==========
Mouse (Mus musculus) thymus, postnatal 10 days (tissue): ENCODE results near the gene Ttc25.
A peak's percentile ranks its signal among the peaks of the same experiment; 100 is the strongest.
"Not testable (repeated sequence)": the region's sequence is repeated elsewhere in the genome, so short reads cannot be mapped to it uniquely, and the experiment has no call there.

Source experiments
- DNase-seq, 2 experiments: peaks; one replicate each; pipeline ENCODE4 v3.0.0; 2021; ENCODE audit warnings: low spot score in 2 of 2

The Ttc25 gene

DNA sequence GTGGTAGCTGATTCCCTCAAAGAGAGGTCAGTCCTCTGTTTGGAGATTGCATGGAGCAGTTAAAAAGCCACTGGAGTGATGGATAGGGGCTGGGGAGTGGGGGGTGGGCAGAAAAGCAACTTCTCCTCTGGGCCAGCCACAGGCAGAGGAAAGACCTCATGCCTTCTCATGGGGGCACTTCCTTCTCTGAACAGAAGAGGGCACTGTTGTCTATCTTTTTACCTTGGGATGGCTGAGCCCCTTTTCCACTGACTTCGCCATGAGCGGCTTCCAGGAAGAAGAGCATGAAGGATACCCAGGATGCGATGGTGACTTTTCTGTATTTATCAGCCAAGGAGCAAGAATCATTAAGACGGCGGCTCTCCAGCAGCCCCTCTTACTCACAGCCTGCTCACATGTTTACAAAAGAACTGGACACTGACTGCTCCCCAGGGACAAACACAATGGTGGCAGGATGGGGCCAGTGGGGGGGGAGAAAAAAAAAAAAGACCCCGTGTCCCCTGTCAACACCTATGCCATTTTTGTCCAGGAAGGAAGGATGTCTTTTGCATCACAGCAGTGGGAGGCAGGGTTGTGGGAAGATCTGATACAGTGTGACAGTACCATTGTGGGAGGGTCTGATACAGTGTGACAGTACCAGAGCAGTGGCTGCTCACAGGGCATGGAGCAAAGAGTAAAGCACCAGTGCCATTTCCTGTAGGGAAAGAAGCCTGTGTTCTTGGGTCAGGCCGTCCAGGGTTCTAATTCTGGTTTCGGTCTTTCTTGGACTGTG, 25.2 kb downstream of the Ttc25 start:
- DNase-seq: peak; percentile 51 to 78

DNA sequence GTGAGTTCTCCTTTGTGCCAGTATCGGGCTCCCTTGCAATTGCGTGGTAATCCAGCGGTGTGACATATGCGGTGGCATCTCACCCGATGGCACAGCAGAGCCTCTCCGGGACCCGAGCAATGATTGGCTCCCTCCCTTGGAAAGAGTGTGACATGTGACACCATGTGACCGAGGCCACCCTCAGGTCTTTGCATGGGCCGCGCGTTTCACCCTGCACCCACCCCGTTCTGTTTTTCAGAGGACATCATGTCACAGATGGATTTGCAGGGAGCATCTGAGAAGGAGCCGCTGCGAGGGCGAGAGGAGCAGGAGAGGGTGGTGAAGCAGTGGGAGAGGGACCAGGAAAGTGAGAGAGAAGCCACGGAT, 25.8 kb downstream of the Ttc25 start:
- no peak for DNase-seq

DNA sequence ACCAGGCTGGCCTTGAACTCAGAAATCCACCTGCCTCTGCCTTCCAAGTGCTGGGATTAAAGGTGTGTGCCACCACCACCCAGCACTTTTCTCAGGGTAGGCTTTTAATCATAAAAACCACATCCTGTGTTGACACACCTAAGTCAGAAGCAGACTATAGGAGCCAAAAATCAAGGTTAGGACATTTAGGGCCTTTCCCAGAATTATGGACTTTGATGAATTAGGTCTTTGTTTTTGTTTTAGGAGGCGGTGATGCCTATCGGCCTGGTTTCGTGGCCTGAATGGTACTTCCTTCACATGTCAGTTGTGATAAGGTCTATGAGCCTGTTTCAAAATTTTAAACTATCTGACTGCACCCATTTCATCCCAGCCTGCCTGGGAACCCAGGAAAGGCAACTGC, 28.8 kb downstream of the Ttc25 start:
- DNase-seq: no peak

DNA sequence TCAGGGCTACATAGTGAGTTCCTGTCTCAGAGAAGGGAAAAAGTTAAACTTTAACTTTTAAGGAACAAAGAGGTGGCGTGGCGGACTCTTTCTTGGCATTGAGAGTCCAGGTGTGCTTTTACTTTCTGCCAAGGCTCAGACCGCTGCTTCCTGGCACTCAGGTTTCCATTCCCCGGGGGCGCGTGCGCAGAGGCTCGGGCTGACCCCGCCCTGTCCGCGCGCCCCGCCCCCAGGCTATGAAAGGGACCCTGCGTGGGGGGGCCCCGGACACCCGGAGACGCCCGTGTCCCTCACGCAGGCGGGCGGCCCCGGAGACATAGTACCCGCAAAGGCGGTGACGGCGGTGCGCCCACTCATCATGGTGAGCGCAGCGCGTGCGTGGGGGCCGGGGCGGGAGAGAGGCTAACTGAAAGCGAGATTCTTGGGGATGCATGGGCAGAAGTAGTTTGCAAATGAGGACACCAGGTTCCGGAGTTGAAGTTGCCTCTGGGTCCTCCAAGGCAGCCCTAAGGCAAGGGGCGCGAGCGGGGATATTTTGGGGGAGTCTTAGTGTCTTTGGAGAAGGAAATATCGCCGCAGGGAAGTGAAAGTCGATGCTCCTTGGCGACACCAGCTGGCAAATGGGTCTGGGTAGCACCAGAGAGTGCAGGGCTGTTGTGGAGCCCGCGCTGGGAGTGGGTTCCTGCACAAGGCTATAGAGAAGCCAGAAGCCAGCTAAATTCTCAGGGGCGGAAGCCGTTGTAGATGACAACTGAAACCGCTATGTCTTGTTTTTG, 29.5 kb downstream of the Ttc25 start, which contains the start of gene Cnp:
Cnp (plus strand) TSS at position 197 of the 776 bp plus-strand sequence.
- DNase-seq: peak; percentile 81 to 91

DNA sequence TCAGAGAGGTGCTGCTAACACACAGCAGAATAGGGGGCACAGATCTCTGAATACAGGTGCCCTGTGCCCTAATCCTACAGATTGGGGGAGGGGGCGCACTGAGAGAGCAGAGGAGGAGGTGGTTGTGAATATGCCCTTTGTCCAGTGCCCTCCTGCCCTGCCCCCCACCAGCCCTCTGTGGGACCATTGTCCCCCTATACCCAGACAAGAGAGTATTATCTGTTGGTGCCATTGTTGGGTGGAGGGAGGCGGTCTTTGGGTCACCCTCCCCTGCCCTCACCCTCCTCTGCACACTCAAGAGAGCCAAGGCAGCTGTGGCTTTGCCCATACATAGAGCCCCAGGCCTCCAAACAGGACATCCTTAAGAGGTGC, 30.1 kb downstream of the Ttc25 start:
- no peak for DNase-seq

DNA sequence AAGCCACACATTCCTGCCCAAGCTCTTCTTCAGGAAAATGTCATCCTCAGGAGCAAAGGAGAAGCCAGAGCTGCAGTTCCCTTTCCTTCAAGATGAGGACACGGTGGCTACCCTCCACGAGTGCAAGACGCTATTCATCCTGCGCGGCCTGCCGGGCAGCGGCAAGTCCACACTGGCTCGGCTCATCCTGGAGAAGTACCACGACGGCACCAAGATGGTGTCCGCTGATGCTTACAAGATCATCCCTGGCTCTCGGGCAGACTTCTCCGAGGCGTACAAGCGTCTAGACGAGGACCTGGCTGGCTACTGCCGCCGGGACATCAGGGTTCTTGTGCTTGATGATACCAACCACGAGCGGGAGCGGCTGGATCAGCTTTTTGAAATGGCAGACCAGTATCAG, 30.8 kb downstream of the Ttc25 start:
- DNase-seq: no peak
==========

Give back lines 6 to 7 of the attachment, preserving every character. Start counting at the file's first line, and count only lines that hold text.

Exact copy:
The Ttc25 gene

DNA sequence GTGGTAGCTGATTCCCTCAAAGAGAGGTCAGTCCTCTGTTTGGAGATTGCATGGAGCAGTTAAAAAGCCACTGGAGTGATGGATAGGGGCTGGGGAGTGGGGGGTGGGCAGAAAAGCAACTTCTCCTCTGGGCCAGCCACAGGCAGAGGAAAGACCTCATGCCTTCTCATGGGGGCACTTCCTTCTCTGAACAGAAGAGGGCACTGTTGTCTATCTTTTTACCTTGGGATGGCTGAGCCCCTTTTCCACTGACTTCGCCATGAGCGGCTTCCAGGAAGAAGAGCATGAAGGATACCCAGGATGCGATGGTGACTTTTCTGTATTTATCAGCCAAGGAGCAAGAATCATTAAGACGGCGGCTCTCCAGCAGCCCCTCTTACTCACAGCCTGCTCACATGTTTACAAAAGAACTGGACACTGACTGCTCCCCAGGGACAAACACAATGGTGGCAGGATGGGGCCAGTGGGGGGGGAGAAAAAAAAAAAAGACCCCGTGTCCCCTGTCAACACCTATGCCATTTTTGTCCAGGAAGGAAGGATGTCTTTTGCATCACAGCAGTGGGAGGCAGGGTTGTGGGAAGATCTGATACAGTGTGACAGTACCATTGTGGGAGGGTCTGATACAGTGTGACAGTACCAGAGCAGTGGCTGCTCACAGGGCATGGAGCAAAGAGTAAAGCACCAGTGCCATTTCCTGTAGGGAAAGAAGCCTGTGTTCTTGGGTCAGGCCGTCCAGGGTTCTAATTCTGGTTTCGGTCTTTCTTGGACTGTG, 25.2 kb downstream of the Ttc25 start: